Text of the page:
Summering in Chincoteague
Updated: Aug 6
My beer can was rolling towards the main drag centerline. Early night close bright headlights from both directions guided my steps toward retrieval. My wet bottom paper bag held in futility. The weight of the cold condensation wrapped 32-ouncer proved too much, as the serendipitous synchronicity of my arm swing and the bag’s demise sent me to chase through the middle of a busy Maddox Boulevard. I snatched my can at the crown of the road and crossed the two lanes as if the entire incident were planned. M was shouting something as we quick-stepped, but I only heard blurred words enunciated in hysterics.
We were summering in Chincoteague, Virginia. On a hot August night at road center at the height of high tourism, it was hard not to embrace the verb’s action.
Chincoteague nestles with Assateague, Coastal Virginia barrier island sisters in a large wave protecting family running north to Delaware Bay and south to the mighty Chesapeake. A narrow two-lane offers entrance into a small town americana time-stilled in mid-century nostalgia. Though not absent of fast-food modernity, the narrow Main Street, small brick and mortar shops, and slower pace spilled syrupy back in time metaphors.
Our refuge was the Refuge Inn. Two stories of early seventies architecture owned by the town’s Mayor. Though the fact writes like an average novel’s backdrop, the Inn being in the same family since being raised in ’73 confirms the small-town face isn’t façade. Our stay was both comfortable and memorable. We faced east and were thankful on each of our four mornings for the colors of sunrise painting through towering loblolly from our wooden second floor balcony. The narrow, double row parking lot looked about the same as it did in the old photograph, filled with Valiants, Torinos, Bonnevilles, and Beetles. A metallic blue Porsche Boxster parked near our car would have been a 914 that opening year.
A pleasant woman with a Wonderlier of gray hair gave us a big metal key with a bigger plastic fob and circled the good stuff to see on a glossy neat creased tourist map. In a room of beige on beige we used a tiny pencil to circle our next morning breakfast choices on a paper door hanging card. Our first dinner choice was to a circled gem, a brick-faced concrete block family diner serving guests since 1960. Bill’s Prime black and white clad servers dishing above average classics like clam chowder and friend shrimp did not disappoint. Our post meal town stroll, though, rewarded lower expectations.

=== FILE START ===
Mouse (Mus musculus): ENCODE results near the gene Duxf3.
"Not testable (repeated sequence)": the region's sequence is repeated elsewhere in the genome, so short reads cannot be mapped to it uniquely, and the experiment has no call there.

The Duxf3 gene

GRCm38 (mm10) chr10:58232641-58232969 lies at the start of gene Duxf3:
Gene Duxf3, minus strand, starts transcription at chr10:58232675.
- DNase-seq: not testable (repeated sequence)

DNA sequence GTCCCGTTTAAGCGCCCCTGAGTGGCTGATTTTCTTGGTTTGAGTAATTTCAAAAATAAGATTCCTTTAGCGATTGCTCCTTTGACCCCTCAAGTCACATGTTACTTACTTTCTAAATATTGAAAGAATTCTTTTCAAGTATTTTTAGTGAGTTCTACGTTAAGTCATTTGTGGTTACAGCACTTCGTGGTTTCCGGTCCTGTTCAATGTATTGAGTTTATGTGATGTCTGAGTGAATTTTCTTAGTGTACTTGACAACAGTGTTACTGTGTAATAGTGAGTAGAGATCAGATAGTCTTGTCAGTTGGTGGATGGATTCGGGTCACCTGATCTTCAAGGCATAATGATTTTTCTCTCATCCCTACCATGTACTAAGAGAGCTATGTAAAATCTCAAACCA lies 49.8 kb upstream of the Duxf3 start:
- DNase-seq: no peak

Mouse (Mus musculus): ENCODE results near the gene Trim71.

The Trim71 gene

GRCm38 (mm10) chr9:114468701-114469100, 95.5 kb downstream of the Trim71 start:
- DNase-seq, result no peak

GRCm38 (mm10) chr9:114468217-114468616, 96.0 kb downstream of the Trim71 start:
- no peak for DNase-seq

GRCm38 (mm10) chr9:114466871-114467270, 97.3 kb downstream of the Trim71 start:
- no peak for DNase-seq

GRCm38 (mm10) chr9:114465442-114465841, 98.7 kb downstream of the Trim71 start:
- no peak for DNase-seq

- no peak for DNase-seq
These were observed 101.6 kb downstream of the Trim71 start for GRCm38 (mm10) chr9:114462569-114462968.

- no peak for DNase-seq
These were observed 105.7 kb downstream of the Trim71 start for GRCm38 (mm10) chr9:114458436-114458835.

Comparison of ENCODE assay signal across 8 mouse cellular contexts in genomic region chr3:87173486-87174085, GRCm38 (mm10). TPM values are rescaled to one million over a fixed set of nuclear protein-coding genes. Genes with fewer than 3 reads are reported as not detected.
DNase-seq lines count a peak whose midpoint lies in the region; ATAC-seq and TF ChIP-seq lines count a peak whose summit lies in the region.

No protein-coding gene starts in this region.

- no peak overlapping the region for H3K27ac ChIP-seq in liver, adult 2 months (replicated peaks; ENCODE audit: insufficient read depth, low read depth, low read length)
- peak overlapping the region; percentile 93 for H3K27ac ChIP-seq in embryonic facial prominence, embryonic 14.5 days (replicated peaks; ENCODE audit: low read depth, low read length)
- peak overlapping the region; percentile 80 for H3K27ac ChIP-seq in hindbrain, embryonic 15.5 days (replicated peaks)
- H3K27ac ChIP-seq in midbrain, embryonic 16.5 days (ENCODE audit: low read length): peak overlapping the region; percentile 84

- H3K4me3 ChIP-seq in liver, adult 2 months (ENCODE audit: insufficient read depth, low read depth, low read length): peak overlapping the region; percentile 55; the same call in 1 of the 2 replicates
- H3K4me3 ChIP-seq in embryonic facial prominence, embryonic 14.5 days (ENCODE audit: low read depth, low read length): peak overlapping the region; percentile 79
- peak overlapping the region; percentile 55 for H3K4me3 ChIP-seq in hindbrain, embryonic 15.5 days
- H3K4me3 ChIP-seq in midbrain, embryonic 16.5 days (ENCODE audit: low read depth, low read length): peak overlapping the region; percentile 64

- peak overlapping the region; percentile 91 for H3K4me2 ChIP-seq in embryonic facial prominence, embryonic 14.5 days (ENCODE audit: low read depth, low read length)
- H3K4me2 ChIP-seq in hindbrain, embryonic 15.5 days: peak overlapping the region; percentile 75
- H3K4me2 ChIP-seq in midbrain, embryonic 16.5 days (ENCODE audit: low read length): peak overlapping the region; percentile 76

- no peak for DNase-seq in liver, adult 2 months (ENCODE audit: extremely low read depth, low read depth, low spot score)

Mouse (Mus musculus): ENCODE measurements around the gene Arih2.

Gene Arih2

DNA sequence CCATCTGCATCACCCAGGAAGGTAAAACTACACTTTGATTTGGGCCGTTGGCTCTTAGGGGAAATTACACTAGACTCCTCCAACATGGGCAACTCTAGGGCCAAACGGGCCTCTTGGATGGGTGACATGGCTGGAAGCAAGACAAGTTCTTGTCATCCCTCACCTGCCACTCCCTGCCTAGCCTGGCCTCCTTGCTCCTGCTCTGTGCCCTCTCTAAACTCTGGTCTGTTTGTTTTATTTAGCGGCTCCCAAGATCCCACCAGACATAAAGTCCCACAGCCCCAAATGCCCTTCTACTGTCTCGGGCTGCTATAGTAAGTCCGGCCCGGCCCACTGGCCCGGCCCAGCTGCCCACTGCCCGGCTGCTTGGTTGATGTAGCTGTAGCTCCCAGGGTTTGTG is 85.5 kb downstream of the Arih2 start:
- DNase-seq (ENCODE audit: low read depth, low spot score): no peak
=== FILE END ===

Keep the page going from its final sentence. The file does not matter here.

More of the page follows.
Thankfully, there was a boulevard bookshop crowded with claustrophobic aisles that forced the broad shouldered to stand at angle. We both found keepers at Old Neptune's, and I could have hunted longer, but M whispered reminder that neither we nor the hour were getting younger. And she wanted to pet the ponies. You are supposed to pet the ponies when you visit Chincoteague.
They live wild, so the brochure says, these ponies. Or horses. Maybe, they’re horses. We bantered about the difference and couldn’t decide, but we knew the wild was the Assateague Island National Park, and Chincoteague National Wildlife Refuge. The feral herd curated and managed for numbers to sustain the animals, park, tourism, and all other parties that may be involved.
The pony has been a town icon and animal spirit since the firehouse first swam the herd across the narrows for a fundraising auction in the 1920s. Locals lined the banks to see the splashing trek and then some tourists came to watch and then lots of tourists came to watch, the annual event steadily stoking an economic firebox.